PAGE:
a. the writ of habeas corpus
    b. the Supreme Court's Lemon test
    c. the First Amendment's establishment clause
    d. Title VII of the Civil Rights Act of 1964
    Title VII of the Civil Rights Act of 1964
  10. The Alien and Sedition Acts of 1798 made it a crime to 

    a. speak in a way that incited imminent lawless action and group anarchy.
    b. restrict speech unless there was the possibility it might lead to immoral and illegal acts.
    c. interfere with the operations of the military forces, the war effort, or the process of recruitment.
    d. utter any false, scandalous, and malicious criticism of the government.
    utter any false, scandalous, and malicious criticism of the government.
  11. Libel is legally defined as

    a. the public utterance of a statement that holds a person up for contempt, ridicule, or hatred.
    b. indecency or offensiveness in speech, expression, behavior, or appearance.
    c. a published report of a falsehood that tends to injure a person's reputation or character.
    d. speech that urges resistance to lawful authority.
    a published report of a falsehood that tends to injure a person's reputation or character.
  12. Which of the following was NOT a criteria used by the Supreme Court in California v. Miller to determine if a work was legally obscene?

    a. The work must be deemed more offensive than anything currently in popular circulation.
    b. The work must lack serious literary, artistic, political, or scientific value.
    c. The work must excite "unwholesome sexual desire" under present-day community standards.
    d. The work must offensively depict prohibited sexual conduct.
    The work must be deemed more offensive than anything currently in popular circulation.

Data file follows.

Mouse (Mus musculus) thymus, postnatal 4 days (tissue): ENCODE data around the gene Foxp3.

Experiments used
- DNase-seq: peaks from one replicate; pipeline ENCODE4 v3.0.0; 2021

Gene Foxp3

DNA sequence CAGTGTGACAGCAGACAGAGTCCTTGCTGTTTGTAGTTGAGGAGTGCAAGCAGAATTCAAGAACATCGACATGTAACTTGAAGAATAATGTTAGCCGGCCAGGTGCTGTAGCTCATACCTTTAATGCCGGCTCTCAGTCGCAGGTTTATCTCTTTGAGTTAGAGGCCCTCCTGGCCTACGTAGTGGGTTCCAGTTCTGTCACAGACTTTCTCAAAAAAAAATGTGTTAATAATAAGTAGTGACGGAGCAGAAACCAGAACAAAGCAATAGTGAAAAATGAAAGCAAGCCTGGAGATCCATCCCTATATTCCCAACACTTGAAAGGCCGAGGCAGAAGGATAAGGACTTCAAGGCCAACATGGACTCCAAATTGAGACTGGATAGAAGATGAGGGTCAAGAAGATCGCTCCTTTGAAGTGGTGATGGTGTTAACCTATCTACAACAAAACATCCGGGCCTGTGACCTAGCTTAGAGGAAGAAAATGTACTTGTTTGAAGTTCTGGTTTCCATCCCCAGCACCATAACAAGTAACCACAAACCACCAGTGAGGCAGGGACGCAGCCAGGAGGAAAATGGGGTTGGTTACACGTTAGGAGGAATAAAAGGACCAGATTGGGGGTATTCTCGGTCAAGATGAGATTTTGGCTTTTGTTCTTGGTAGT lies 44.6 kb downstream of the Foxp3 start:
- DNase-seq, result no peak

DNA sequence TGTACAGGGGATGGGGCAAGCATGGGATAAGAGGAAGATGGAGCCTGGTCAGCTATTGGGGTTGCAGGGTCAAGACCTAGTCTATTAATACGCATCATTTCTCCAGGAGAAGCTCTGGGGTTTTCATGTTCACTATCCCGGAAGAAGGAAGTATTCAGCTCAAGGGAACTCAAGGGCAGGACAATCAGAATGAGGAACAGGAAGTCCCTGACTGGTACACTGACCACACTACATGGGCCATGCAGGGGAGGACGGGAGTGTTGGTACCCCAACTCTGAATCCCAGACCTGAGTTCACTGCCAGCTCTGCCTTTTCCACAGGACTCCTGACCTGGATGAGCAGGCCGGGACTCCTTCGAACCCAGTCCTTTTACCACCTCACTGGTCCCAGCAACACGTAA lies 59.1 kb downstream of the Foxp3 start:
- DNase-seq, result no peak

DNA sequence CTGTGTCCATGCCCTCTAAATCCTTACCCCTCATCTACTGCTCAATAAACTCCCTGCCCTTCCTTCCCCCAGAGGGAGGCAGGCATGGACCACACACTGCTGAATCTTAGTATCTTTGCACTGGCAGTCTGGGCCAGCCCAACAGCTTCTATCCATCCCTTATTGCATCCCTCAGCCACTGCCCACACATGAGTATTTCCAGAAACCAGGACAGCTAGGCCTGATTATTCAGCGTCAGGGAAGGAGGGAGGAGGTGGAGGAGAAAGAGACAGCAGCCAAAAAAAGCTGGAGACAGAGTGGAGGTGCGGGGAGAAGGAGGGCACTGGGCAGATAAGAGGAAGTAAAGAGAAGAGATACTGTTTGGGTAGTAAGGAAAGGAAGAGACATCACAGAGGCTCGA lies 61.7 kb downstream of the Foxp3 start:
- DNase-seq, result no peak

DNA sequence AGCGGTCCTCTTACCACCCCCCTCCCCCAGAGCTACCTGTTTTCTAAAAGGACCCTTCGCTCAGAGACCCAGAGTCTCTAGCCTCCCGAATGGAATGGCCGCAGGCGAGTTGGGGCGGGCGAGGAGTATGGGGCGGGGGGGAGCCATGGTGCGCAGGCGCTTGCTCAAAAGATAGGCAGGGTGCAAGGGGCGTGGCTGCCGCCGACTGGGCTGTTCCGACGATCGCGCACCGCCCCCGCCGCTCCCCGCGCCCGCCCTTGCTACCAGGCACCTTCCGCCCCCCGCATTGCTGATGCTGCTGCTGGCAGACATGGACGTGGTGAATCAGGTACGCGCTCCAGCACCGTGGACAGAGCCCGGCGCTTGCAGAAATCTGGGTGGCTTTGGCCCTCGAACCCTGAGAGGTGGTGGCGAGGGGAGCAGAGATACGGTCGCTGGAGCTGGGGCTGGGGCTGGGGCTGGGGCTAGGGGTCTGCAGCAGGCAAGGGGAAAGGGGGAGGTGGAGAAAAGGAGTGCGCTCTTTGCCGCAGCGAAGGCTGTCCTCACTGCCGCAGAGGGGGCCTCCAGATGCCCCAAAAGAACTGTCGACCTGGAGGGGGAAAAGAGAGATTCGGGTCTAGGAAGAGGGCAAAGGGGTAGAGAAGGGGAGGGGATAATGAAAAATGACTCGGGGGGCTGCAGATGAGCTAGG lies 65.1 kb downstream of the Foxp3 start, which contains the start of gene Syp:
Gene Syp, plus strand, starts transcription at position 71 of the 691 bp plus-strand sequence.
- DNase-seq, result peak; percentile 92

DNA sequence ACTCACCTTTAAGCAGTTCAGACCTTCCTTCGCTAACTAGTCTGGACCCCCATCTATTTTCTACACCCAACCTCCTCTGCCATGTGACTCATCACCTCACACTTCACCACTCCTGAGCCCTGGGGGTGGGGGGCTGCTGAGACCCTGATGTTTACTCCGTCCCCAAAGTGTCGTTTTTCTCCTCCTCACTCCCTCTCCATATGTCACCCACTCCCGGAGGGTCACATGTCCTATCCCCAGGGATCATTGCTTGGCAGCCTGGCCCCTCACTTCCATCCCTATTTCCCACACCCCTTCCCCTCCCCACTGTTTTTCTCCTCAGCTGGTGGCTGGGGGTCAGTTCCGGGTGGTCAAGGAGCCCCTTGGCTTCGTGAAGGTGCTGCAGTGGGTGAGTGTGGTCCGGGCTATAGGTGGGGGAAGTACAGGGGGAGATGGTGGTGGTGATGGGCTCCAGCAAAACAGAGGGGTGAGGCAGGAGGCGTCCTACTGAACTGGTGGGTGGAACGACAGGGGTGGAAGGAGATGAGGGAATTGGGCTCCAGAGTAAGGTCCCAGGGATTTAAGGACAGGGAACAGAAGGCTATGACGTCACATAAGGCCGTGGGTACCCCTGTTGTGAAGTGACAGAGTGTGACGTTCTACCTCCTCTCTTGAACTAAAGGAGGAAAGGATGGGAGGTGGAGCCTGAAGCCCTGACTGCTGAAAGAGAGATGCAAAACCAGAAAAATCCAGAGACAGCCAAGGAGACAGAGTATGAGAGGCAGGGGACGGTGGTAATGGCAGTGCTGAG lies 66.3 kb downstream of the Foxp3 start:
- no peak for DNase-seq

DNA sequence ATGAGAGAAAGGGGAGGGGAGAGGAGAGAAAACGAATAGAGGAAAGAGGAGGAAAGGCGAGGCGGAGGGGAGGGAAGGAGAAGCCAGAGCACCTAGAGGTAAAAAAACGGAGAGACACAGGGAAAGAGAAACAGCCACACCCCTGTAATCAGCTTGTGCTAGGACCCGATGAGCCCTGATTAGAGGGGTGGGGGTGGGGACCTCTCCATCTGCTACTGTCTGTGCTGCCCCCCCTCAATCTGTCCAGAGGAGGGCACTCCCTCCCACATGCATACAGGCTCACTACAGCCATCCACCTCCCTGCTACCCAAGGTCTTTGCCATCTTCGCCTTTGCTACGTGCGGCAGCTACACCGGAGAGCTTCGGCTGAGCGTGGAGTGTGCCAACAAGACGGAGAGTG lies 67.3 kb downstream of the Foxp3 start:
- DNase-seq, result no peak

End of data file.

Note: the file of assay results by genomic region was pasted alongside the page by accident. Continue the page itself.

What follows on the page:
13. Under the imminent lawless action test, speech can be forbidden only when it

    a. is characterized as libel or slander.
    b. is directed to incite imminent lawless action. 
    c. contains false, scandalous, and malicious criticism of the government.
    d. restricts ones right to practice religion freely.
    is directed to incite imminent lawless action.
  14. Which of the following statements about freedom of expression under the First Amendment is TRUE?

    a. Symbolic speech is protected under the First Amendment.
    b. All forms of expression are protected under the First Amendment.
    c. The First Amendment does not protect commercial speech.
    d. Supreme Court rulings generally support prior restraint, i.e., the government can curb ideas before they are expressed.
    Symbolic speech is protected under the First Amendment.
  15. The preferred-position doctrine states that

    a. laws limiting essential freedoms are presumed unconstitutional unless proven to e absolutely necessary.
    b. commercial speech does not rise to the level of personal expression and, thus, receives no constitutional protection.
    c. a person's right to express an opinion can supersede libel or slander law.
    d. a public school's right to maintain order is subordinate to a student's right to free speech.
    laws limiting essential freedoms are presumed unconstitutional unless proven to be absolutely necessary.
  16. In 1928, Supreme Court justice Louis Brandeis stated that the right to ___ is "the most comprehensive of rights and the right most valued by civilized men."

    a. religious expression
    b. free speech
    c. privacy
    d. legal counsel
    privacy
  17. In Roe v. Wade (1973), the Supreme Court held that

    a. the state could not impose certain regulations to safeguard the health of the mother after the first three months of pregnancy.